“We are optimistic about the 2018 outlook for the airlines as fares are trending higher due to rising fuel costs, and non-fuel unit cost growth seems to be reverting to historical levels,” Helane Becker, an analyst at Cowen & Co., said in a note to clients this week. “The airlines should benefit from the change in tax law.”

Since labor and fuel typically are airlines’ largest expenses, higher energy prices tend to make airlines more cautious about growth.

Carriers including American and Delta have slowed the expansion of flights and seats in recent years to let demand catch up with supply — and make it easier to charge more for tickets. Fare wars, which had dogged the industry for two years and flared up again last summer, abated in the second half of 2017.

Passenger revenue from each seat flown a mile, a benchmark gauge of pricing power, is likely to grow 2 percent to 3 percent for the foreseeable future, said Darryl Genovesi, a UBS Group AG analyst. Investors will get an update on the industry’s 2018 expectations when Delta, the No. 2 U.S. carrier, reports earnings and discusses its outlook Thursday.

“We continue to believe that the airlines’ stocks work when they are able to demonstrate pricing power,” Genovesi said.

There are still risks capable of denting or reversing potential stock gains. Labor costs have been rising as carriers have had to pay up to reach agreements with pilots, flight attendants and other work groups. Some airlines also face major airport renovations, new aircraft and technology updates.

“Many airlines really need to get their act together here,” Hunter Keay, a Wolfe Research analyst, said in a note last month to investors.

The S&P 500 Airlines Index, which includes the five largest U.S. carriers, rose 11 percent in 2017. While that was its second straight yearly increase, the advance trailed the 19 percent gain for the broader S&P 500 Index. This year through Tuesday, the airline gauge has slipped 2.4 percent while the S&P has climbed 2.9 percent.

Carriers also have relatively low stock valuations. Airline share prices are only 12 times earnings, according to the industry index. The S&P 500 average is 23. Railroads get 25.

That’s been a sore spot for airline bosses such as American’s Doug Parker and Delta’s Ed Bastian. But they still need to show that their companies, with their history of bankruptcies and boom-bust cycles, can withstand economic downturns and increases in fuel costs. With benchmark U.S. oil prices at a three-year high, investors will be watching closely at the impact on profits.

An added boost is likely from U.S. tax changes. Southwest, the only U.S. taxpayer among the four largest carriers, already has said it will invest savings from lower tax rates, in part by purchasing planes, hiring workers and boosting benefits for current employees.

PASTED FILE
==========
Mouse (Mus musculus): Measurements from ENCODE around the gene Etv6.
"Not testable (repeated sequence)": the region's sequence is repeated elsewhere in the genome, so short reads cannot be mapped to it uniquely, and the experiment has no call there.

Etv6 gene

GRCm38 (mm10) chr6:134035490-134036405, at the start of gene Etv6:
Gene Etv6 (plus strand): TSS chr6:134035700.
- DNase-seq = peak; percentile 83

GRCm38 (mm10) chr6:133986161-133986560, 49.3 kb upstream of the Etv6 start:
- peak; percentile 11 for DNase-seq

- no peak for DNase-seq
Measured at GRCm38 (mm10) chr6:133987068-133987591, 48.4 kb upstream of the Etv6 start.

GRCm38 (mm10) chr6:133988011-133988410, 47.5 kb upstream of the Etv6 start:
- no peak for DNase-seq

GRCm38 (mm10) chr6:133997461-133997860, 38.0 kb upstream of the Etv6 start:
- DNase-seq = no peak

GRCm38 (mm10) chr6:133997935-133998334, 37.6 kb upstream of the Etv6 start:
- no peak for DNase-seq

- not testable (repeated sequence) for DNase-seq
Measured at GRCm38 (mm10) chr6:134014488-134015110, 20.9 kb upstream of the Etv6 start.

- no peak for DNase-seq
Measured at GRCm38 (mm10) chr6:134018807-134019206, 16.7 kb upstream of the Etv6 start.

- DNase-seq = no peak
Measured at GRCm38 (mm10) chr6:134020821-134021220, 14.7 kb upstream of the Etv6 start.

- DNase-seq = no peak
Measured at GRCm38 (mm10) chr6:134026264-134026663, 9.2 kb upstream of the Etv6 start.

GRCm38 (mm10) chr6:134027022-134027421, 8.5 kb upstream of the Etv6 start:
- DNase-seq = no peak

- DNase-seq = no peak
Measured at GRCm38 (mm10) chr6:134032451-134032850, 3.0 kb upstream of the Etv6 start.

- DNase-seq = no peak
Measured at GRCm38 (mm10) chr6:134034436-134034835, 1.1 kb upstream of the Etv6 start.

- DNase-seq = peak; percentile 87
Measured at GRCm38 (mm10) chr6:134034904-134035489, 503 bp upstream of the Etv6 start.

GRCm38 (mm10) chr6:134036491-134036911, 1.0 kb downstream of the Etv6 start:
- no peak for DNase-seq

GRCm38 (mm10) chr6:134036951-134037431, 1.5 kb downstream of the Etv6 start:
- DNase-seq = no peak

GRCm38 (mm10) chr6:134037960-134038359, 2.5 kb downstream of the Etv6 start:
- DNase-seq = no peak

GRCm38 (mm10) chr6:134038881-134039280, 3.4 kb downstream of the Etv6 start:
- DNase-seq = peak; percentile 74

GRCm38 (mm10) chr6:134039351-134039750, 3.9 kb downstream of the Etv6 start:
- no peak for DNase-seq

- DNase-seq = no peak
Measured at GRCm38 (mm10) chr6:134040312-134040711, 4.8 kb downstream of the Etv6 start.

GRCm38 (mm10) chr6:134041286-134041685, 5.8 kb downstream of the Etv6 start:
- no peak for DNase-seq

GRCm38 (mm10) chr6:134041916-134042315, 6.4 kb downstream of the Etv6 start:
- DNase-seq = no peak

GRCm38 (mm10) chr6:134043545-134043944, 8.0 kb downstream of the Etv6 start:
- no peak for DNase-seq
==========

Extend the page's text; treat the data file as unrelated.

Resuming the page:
Airlines that aren’t currently paying taxes will win, too. American, Delta and United don’t pay cash federal taxes because of billions of dollars in past operating losses that they use to offset taxable income. However, they will see an immediate boost to their per-share earnings because those earnings reflect “book” tax rates, even if the airlines don’t currently pay cash, Raymond James Financial analyst Savanthi Syth said.

©2018 Bloomberg L.P.

This article was written by Michael Sasso and Mary Schlangenstein from Bloomberg and was legally licensed through the NewsCred publisher network. Please direct all licensing questions to legal@newscred.com.

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China Shuts Down Marriott’s Website and Mobile App Over Tibet Gaffe


Marriott is being punished by Chinese authorities for identifying Taiwan, Tibet, and other Chinese-claimed regions as their own countries. Pictured is a suite at the Shanghai Marriott Pudong East as seen on May 13, 2016. Marriott

Skift Take: This incident is a tough reminder for Marriott and many other global companies that when it comes to China, especially, everything is politics.

— Deanna Ting

Marriott’s Chinese website and mobile app are being shut down temporarily at the request of Chinese government officials in Shanghai as punishment for the company listing Chinese-claimed regions Tibet, Hong Kong, Macau, and Taiwan as countries in a recent Mandarin-language customer survey sent to Marriott loyalty members.

In a statement issued on January 11, Marriott CEO Arne Sorenson said “In China, at the request of the Government, we have taken down our Chinese websites and apps to conduct a full review and audit.” He later added, “Upon completion of a full investigation into how both incidents happened, we will be taking the necessary disciplinary action with respect to the individuals involved, which could include termination, changing our approval and review procedures for online content, reviewing our customer feedback channels, and enhancing training to ensure these situations don’t happen again. We are also working closely and co-operating with the relevant Government authorities in China.”